President Nana Akufo-Addo (right) seems to have acquired a fan club across Africa for his pronouncements. He inherited an economy in the doldrums that appears to have taken a turn for the better following an IMF programme as well as a rise in the price of commodities such as cocoa and oil.
He is accused by his critics at home of having a bloated government, which he says he needs to get things done.
Nana Akufo-Addo, it would appear, was always destined to become the head of state of his country. He comes from a prominent Ghanaian royal and political family, his father Edward Akufo-Addo being the President of Ghana in the 1970s.
Nevertheless, it took him three attempts before he was able to win the Presidential elections. According to people close to him, this has made him humble and more in tune with common sentiments and people's hopes and expectations.
New African sat down with him while he was on a visit to London recently.
You have been very vocal about the necessity for Africa to take its destiny in its own hands and not depend on outsiders, but your Finance Minister Ken Ofori-Atta made a point of thanking the IMF when he spoke at the African Banker Awards (as winner of the African Finance Minister award). Is there a contradiction of attitudes here?
I'm not sure if you are suggesting there's a contradiction between the Finance Minister's position and mine, but if so it's not intended.
The IMF came to Ghana--as it has done elsewhere--at a time when the Ghanaian economy was going through very challenging times; when many of our macroeconomic indices were going wrong; they came in on a rescue mission.
It was an emergency, stop-gap three-year stabilisation programme. The programme is due to come to an end at the end of this year; in fact it actually came to an end in April technically, but has continued because of the way the budget process was intertwined with it.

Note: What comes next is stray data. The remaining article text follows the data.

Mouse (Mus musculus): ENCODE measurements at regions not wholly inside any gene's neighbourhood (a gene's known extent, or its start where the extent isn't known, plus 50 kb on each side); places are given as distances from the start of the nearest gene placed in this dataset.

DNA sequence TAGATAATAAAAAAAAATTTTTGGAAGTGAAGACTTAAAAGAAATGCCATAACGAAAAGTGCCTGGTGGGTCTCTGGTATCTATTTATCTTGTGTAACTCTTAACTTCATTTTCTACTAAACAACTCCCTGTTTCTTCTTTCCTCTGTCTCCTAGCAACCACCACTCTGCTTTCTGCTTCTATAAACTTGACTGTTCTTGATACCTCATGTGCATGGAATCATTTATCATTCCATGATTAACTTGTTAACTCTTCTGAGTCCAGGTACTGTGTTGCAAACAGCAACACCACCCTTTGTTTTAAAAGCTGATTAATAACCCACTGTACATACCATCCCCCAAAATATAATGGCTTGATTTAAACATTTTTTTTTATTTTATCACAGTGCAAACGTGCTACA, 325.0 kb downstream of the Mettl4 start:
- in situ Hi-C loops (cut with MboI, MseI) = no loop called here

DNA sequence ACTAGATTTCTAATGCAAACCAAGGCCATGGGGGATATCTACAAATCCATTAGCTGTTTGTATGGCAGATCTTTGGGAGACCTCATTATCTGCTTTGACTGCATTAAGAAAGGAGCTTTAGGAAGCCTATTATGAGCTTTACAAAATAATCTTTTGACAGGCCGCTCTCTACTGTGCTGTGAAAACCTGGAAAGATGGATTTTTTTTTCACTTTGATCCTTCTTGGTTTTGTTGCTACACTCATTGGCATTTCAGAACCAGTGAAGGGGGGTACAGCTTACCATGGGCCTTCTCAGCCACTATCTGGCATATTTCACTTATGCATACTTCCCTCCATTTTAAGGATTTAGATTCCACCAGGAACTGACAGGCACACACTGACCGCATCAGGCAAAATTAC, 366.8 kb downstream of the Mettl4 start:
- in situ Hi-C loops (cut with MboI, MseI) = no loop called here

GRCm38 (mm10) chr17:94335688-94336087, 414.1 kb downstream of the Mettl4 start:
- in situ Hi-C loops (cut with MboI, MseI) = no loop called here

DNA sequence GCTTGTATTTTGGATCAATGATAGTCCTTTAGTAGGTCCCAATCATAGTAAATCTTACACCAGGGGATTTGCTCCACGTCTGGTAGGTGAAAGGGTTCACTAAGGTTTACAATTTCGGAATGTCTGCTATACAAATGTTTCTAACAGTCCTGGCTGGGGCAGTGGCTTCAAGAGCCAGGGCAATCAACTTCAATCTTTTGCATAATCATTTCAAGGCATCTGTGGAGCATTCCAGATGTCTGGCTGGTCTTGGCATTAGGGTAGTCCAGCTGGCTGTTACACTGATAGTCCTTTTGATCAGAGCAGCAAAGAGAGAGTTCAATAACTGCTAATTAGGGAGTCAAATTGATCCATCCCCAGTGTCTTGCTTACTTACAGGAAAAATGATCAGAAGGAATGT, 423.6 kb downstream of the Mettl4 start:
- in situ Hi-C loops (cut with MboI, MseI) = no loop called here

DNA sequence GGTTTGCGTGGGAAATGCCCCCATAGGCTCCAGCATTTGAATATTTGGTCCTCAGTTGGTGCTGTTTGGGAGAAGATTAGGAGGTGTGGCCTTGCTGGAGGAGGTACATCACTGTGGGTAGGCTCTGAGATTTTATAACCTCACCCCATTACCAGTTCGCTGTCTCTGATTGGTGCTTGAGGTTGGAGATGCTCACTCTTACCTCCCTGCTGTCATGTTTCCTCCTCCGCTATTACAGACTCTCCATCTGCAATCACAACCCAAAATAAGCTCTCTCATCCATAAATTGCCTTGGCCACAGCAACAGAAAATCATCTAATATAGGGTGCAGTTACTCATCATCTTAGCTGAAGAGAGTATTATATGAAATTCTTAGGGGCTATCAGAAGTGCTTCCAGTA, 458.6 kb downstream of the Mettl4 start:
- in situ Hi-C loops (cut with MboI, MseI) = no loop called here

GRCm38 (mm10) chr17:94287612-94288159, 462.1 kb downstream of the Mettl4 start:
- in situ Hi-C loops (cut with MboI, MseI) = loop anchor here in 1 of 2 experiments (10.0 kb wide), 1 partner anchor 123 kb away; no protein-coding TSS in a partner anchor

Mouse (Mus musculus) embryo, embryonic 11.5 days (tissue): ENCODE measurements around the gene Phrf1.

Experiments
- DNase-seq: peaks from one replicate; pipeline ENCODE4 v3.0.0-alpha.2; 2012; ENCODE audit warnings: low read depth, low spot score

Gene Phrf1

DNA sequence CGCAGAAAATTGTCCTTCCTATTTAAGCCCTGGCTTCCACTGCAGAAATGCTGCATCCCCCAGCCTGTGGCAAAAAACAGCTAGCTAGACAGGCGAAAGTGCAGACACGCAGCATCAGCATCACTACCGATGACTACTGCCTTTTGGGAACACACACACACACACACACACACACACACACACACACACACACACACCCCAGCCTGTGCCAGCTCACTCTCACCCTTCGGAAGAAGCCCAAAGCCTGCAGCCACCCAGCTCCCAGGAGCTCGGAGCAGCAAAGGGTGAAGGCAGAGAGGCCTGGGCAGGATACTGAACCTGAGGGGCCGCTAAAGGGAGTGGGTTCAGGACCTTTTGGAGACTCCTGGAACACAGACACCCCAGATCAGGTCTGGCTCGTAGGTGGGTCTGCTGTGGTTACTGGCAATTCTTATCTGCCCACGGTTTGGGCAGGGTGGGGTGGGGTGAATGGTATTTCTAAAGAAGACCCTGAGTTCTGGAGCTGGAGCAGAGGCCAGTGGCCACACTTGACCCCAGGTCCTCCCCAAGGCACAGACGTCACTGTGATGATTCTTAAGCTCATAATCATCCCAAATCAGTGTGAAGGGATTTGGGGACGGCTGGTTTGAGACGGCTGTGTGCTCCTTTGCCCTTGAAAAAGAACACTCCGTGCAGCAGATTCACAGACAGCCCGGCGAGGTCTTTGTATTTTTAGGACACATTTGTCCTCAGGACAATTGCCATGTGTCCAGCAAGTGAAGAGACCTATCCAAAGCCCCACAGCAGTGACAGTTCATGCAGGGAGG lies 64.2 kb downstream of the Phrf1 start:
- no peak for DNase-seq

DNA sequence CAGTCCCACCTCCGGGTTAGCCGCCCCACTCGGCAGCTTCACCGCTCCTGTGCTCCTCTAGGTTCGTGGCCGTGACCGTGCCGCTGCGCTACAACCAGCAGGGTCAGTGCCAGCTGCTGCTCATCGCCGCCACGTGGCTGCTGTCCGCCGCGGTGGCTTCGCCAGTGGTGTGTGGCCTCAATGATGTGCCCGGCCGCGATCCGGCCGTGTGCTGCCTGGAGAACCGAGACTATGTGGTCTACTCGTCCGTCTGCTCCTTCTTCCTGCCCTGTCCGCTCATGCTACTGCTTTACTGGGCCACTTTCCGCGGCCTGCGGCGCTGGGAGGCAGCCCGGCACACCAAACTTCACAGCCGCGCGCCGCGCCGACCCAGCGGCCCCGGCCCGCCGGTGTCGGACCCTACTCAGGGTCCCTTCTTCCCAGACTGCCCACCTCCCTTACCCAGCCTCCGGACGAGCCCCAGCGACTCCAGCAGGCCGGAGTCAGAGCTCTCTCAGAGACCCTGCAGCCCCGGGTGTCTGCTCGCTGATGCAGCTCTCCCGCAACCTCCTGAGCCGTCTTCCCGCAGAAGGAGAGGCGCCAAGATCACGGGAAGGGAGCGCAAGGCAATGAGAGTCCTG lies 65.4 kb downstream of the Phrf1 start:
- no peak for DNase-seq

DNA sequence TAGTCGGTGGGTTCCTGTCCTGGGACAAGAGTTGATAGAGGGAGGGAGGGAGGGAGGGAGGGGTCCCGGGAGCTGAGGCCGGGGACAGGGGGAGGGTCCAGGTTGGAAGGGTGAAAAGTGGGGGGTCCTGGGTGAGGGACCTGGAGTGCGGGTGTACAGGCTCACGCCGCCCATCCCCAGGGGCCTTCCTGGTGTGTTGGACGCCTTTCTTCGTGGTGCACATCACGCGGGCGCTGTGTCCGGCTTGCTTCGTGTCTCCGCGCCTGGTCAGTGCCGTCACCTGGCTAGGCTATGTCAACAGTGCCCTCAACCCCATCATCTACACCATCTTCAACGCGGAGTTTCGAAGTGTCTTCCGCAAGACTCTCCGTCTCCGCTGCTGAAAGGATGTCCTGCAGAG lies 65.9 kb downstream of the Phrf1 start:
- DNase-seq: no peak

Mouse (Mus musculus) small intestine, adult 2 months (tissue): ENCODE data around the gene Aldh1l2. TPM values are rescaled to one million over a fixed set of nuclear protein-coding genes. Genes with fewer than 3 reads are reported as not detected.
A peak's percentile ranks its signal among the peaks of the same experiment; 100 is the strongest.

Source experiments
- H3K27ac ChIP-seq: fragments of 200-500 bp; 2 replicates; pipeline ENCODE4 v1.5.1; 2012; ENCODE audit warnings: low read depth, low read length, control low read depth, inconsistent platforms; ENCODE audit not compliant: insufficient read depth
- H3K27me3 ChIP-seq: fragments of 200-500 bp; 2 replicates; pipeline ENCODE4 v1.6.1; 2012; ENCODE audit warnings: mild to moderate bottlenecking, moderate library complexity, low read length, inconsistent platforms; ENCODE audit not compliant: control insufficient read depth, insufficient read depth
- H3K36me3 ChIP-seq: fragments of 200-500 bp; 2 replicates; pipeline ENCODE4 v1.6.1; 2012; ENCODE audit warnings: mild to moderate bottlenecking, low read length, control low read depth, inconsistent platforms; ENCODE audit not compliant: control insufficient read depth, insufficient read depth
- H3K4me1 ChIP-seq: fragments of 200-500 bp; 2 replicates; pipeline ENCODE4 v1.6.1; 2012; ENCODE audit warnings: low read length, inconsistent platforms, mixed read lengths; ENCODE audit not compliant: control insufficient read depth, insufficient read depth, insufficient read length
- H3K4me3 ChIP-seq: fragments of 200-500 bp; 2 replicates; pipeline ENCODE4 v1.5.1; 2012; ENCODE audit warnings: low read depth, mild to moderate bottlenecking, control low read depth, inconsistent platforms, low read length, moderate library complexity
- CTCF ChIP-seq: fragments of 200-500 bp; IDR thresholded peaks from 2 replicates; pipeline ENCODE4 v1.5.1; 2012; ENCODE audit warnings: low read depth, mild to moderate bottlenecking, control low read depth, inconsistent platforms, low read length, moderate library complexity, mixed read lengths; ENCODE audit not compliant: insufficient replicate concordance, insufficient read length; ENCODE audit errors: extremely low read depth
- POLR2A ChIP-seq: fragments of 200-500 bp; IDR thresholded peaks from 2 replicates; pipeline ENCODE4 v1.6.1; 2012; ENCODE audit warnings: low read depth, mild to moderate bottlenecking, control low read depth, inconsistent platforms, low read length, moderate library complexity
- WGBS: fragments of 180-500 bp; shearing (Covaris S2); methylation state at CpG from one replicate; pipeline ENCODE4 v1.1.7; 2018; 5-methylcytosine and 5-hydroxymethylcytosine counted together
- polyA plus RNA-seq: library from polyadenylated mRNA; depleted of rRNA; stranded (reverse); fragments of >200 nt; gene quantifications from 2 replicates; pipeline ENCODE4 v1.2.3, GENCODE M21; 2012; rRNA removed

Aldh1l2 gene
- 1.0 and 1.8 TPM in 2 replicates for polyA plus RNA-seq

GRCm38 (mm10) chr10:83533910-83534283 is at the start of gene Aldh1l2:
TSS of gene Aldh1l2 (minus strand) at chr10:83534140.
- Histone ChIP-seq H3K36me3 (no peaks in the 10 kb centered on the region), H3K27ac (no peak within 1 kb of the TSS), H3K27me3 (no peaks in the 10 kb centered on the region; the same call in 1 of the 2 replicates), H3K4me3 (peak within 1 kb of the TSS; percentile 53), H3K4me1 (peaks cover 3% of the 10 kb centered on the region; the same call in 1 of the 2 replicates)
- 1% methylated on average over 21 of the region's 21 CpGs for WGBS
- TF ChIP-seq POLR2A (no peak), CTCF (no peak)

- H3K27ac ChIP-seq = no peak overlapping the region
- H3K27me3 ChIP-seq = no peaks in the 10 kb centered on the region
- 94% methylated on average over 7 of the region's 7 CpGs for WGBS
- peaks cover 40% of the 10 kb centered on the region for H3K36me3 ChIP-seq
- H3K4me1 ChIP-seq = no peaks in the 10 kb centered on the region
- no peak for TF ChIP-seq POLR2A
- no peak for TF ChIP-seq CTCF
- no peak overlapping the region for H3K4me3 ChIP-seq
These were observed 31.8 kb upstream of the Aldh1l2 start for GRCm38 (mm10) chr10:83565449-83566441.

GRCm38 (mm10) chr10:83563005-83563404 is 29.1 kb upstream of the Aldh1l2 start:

I believe the Finance Minister thanked them because, yes, they came, they provided nearly a billion dollars of relief for our economy and they tried as much as possible to hold the country to some important fundamentals.
The 9.3% deficit that we inherited was cut down to 5.9% in the first year of our government, and we're looking to bring it down further, to 4.5% this year. We want to pass a law setting a 5% ceiling for the deficit so that every government is held to managing the finances in such a way that we don't get more than a 5% deficit in any one year.
At the end of the day, what all of us are saying in Ghana is that we don't want to go back into another IMF plan, we want to be able to manage our own economy in such a way that there will be no need to have recourse to the IMF again.
That is the basic learning: fiscal discipline, making sure that your economy is in balance and in equilibrium--and yes, we don't need the IMF to be able to do those things. These are fiscally economically responsible initiatives that we can take on ourselves.
The big question concerns Chinese debt. The Western press in particular says it is less transparent and that such debt is being offered to create an...